“My Universe”, with BTS, is one of the most poppy songs that Coldplay has ever recorded, as Chris and BTS sing in perfect harmony, and create a pure, hopeful and unique love song that is perfect to dance to in the clubs and bars. And as Coldplay have mentioned about the Korean boy-band: They’ve [BTS] got such amazing energy. We hung out with them recently in New York, and even though there’s a bit of a language barrier, it didn’t feel awkward or uncomfortable at all. When a situation like that arises, the easiest thing can be to say ‘no’ to a collaboration like that because they’re different, or they’re from a different genre or a different country. There’s so many historical situations where that collaboration wouldn’t have happened. This notion that change is a bad thing is crazy – we want to grow and embrace music and culture from all over the world. That’s the spirit of this album, trying to get rid of all those barriers we put up between us and other people. Some would say that Coldplay and BTS don’t mix… but this song shows us that they do, and they do it well. “Infinity Sign”, the penultimate song on the album, is a quasi-spiritual chant in which Chris cries out repeatedly ‘Spiritus sanctum’- the Latin word for Holy Spirit. Is this song an outright prayer to God, asking Him for more of the Holy Spirit? Even when Chris has said that he ‘believes in everything’? Maybe… but others could say this song is outright heresy and blasphemy. But whatever the case, it’s interesting that this song is included and is one of the more overt songs about religion and spirituality that I’ve heard this year from a mainstream artist… and I still firmly believe that God can use this song to draw people closer to Him, regardless of how the rest the these songs fare lyrically. Music Of The Spheres then ends with the 10 minute “Coloratura”- a melody I didn’t really care for. With the song being based upon the actual definition of a coloratura; Coldplay deliver one of the most musically and structurally complicated songs of their career. Technically, sonically and objectively, it’s a masterpiece, but I couldn’t for the life of me figure out what this track meant lyrically and thematically. Do any of you have any idea? I mean, “Coloratura” is ten minutes- it’s 6 minutes too long… so I just skipped through the song to see how it was…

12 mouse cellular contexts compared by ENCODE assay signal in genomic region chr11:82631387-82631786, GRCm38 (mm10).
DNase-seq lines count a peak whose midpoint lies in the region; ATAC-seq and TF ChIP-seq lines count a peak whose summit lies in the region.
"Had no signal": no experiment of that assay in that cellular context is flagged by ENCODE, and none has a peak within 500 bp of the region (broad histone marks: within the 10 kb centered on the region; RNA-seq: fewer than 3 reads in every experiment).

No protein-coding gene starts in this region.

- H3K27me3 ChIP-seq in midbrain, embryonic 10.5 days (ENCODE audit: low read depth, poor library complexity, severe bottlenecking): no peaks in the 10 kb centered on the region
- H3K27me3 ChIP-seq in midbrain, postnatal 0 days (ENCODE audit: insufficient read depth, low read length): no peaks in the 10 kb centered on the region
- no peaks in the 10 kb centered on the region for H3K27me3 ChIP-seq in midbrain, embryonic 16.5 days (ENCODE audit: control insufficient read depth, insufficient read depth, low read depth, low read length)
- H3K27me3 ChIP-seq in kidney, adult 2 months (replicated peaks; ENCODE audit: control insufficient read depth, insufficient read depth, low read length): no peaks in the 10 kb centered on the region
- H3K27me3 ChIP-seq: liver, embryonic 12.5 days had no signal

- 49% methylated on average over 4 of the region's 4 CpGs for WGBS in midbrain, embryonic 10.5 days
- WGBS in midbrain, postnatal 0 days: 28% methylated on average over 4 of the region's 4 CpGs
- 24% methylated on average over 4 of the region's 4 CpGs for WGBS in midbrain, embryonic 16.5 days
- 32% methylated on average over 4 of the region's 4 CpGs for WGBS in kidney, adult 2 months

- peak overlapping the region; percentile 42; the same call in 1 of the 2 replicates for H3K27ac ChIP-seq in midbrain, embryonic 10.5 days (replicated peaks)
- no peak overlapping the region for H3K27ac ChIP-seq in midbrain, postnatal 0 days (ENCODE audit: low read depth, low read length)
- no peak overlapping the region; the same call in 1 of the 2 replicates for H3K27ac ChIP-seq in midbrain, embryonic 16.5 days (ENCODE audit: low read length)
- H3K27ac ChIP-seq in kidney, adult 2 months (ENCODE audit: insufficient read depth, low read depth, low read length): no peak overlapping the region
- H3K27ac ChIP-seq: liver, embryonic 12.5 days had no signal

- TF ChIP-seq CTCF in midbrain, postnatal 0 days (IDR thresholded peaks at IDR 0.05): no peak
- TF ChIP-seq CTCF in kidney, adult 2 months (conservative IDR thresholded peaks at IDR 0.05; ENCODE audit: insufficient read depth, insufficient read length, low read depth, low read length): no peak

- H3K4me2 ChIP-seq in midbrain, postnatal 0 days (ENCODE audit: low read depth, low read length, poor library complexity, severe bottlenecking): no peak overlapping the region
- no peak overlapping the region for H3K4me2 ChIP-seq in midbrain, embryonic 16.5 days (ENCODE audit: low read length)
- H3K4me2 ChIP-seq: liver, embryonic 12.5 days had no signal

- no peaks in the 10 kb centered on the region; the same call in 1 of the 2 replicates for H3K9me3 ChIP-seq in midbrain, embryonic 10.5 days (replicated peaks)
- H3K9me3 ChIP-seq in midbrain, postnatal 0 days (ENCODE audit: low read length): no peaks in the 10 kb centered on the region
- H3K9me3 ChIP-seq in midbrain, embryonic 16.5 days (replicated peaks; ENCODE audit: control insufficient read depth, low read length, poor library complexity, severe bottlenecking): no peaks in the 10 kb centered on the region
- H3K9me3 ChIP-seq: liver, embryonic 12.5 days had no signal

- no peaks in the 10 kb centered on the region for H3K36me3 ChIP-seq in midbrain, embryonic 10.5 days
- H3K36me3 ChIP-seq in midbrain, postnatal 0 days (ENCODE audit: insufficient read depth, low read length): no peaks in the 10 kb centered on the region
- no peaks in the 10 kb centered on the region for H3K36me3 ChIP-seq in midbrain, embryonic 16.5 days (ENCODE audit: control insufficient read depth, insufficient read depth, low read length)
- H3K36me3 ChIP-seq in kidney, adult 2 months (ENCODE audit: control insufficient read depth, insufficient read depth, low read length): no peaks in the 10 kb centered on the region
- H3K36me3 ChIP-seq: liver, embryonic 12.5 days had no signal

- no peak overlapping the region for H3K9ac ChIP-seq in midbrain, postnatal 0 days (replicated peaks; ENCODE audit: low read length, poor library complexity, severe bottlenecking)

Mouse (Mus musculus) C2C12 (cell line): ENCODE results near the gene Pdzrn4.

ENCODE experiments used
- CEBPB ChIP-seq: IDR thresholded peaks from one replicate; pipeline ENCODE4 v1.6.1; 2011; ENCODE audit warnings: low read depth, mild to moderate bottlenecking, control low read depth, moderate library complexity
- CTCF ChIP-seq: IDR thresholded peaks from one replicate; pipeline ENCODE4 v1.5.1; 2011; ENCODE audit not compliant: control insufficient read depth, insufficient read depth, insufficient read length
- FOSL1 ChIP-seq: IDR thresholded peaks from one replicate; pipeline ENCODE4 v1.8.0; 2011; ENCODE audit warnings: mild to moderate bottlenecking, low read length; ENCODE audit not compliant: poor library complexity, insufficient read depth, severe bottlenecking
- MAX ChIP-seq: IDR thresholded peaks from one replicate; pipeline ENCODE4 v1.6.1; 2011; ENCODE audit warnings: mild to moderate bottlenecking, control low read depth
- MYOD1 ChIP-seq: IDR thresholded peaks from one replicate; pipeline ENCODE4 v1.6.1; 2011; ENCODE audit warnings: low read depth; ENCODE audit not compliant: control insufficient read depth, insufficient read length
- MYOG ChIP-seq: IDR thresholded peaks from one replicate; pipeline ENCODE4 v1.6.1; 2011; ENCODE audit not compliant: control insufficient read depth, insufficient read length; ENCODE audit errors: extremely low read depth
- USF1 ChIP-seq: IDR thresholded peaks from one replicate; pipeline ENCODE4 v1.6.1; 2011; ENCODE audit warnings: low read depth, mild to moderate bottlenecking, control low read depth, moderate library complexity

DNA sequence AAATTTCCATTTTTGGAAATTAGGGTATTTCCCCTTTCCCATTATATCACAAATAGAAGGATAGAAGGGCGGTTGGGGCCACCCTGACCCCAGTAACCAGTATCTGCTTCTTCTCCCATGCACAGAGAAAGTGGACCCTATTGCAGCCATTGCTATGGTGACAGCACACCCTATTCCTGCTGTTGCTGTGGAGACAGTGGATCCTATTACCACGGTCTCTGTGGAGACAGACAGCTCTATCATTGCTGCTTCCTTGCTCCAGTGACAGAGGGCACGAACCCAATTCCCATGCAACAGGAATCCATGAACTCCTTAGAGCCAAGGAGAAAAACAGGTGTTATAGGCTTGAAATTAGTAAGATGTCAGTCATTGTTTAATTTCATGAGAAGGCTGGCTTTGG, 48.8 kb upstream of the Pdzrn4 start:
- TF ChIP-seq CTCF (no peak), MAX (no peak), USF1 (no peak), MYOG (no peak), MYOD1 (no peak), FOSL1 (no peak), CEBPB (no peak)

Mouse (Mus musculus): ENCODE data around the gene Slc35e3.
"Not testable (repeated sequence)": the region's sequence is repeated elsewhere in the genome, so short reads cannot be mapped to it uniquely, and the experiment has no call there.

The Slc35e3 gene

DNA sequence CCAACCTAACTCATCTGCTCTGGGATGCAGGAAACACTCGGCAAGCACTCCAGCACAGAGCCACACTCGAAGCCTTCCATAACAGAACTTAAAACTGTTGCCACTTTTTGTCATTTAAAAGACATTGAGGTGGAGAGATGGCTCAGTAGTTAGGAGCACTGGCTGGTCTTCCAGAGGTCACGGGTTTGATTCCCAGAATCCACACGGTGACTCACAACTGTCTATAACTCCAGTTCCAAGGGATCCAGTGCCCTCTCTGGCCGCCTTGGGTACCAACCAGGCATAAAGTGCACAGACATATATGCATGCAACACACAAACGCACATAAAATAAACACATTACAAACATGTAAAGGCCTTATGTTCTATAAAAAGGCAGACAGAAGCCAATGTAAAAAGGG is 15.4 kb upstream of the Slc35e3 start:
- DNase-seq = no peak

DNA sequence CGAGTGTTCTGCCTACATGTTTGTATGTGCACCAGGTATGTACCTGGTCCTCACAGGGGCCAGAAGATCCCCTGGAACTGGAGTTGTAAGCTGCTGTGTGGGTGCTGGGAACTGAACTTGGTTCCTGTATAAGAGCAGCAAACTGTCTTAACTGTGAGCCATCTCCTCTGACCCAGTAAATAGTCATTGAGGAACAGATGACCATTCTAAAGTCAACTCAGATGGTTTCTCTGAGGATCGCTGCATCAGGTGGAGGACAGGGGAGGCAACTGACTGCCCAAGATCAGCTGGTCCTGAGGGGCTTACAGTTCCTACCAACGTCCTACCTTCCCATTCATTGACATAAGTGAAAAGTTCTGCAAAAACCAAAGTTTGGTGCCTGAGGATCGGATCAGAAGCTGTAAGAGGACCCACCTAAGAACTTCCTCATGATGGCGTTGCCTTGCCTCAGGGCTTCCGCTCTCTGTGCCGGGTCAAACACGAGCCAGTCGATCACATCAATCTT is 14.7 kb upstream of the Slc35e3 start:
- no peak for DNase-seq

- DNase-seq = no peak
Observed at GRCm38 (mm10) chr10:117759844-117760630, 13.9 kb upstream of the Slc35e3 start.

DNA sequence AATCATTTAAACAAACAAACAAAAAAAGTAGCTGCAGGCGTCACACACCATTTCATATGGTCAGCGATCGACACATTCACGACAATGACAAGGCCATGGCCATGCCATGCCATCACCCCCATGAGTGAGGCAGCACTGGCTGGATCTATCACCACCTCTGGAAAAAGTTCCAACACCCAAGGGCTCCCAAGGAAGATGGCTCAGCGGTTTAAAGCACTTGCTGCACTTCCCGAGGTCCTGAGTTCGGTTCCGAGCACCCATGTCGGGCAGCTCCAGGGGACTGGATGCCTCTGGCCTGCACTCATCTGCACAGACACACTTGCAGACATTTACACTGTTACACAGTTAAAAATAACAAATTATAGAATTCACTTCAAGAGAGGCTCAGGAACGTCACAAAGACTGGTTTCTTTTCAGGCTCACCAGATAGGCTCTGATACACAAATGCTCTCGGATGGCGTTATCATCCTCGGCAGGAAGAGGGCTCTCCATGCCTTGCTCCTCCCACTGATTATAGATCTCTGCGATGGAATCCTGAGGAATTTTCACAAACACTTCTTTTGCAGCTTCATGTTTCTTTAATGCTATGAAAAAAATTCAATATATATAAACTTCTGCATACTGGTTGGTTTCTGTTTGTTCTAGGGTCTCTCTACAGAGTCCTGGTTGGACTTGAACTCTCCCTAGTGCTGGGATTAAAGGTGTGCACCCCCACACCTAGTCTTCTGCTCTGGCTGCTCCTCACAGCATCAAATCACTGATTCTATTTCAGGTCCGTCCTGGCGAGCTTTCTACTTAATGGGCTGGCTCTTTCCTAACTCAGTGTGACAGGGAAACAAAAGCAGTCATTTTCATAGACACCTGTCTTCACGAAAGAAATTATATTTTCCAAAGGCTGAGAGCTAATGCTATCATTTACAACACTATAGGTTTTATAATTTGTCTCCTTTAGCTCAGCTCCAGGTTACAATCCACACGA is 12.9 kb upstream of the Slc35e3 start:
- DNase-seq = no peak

We’re going to make 12 albums. Because it’s a lot to pour everything into making them. I love it and it’s amazing, but it’s very intense too. I feel like because I know that challenge is finite, making this music doesn’t feel difficult, it feels like, ‘This is what we’re supposed to be doing’. I don’t think that’s what we’ll do [three more Coldplay albums and then out]. I know that’s what we’ll do in terms of studio albums. We’ve got nothing to lose at this point.
Coldplay are a band that have kept reinventing the wheel musically, lyrically and thematically throughout their career thus far. My brother Jon wrote a blog about these guys this year; and from that and this album Music Of The Spheres, we are introduced to an artist who will be remembered long after they’ve retired. Sure, Chris has sketchy theology and beliefs. But God is still working through this album, as much as many won’t want to believe that. The Holy Spirit is moving here (although, on songs like “Coloratura” and “Biutyful”, we need to use our discernment!), and as such, Music Of The Spheres is an album we need to hear. It’s not my favourite album, and it won’t make my end of list in favourites that I usually post every year. But it is challenging and inspiring nonetheless, and that’s all you can hope for, for any album, I guess. Well done guys for something out of the box. Maybe a Christmas album next?
3 songs to listen to: Higher Power, Let Somebody Go, My Universe
RIYL: Maroon 5, Imagine Dragons, U2, Ed Sheeran, OneRepublic, Rihanna, The Weeknd, Linkin Park